Writer’s block: The dreaded complication any creative may face at any given time. Some of us simply remain idle until some burst of creativity hits.
I prefer to be more proactive.
Whether you’re a blogger, journalist, screenwriter, or even a published novelist, the most dangerous thing to do is give in to your creative block. Writer’s block can happen for any number of reasons – or no reason at all – but there is, in my opinion, no good reason to succumb to it. It’s a plague and will disable you…if you let it.
There’s no cut-and-dry cure (sorry to be misleading!)…at least not that I’m aware of. Different things work for different people…because we’re creative and eccentric. But through trial and error, I’ve come up with my own fool-proof plan to pull me out of my uninspired misery.
Step 1: Plan ahead.
This is probably difficult for most creative people, since we tend to “go with the flow.” Luckily, I was born to a Type A mother and was involved in activities my whole life, which forced me to keep a schedule so organized, the most OCD person would envy.
I digress: Plan to lose your mojo. Come up with a list of ideas. Think about what makes you feel inspired. Write it down. Thoughts, quotes, song lyrics…whatever works for you. Come up with prompts for when you’re feeling lost and then when you are, pull out your list, choose a random topic, and go.
Step 2: Check out.
Once you have an “idea,” leave. Grab a notebook and pen, but leave your cell phone and technology at home. Facebook will only distract you.
Take a long drive, if that’s what moves you. Then, find a quiet spot. A loud spot. Sit outside and listen to the wind. Go to a park. Visit a museum. Sit at a bar. And don’t allow yourself to leave until you’ve written something down…preferably, something you can use.
Step 3: Don’t you dare stare at the blank page.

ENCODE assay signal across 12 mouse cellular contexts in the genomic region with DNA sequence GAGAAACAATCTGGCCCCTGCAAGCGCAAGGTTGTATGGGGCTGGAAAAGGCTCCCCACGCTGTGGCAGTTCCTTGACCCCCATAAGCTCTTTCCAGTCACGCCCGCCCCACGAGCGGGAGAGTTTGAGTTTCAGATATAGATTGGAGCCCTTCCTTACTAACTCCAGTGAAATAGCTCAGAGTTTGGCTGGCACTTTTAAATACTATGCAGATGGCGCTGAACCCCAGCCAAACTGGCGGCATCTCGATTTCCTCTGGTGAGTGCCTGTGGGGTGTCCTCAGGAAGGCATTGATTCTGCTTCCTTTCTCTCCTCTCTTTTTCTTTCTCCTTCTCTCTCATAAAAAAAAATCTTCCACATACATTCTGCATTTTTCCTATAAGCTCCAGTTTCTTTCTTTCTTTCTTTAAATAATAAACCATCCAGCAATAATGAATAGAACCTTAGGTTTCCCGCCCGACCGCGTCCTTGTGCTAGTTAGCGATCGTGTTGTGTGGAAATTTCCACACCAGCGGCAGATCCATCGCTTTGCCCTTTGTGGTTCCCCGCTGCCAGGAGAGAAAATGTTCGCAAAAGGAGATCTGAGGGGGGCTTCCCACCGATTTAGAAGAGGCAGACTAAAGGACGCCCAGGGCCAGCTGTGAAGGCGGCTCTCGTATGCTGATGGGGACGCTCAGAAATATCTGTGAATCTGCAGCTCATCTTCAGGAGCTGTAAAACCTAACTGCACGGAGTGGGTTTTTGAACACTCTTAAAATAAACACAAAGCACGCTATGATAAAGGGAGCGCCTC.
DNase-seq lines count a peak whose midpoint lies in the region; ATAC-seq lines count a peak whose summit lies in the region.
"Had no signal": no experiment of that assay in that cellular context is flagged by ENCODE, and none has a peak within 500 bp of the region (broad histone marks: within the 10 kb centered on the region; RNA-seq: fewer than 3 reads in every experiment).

…Trust me, that’s only going to make it worse. If you need to stare at something, look around you. Read your prompt, and then just start writing. Say nothing, just write your thoughts. Describe what’s around you. People watch. Pick someone, and turn them into a character.
Step 4: Breathe.
After all, your brain needs oxygen, and you’re working hard. You might get frustrated. Keep going.
Last week, I was so flustered and desperate to pull myself out of the pit. I got the idea for this post and started to write just to help myself. My first response to my “writer’s block prompt” ended up as an odd rant about being Carrie Bradshaw from Sex and the City. It wasn’t what I “should” have been writing, but it worked. I finished whatever crap it was that was on my mind, turned the page, and started this post.
My biggest issue (and usually the cause) with writer’s block is being my own worst critic. If you’re a perfectionist too, do yourself a favor and leave the critique at home. Grab a drink and save the editing for your published draft.
But whatever you do, don’t stop writing. Eventually, you’ll be yourself again.
How do you cure your creative block? Comment, e-mail, tweet, message – whatever – and let me know!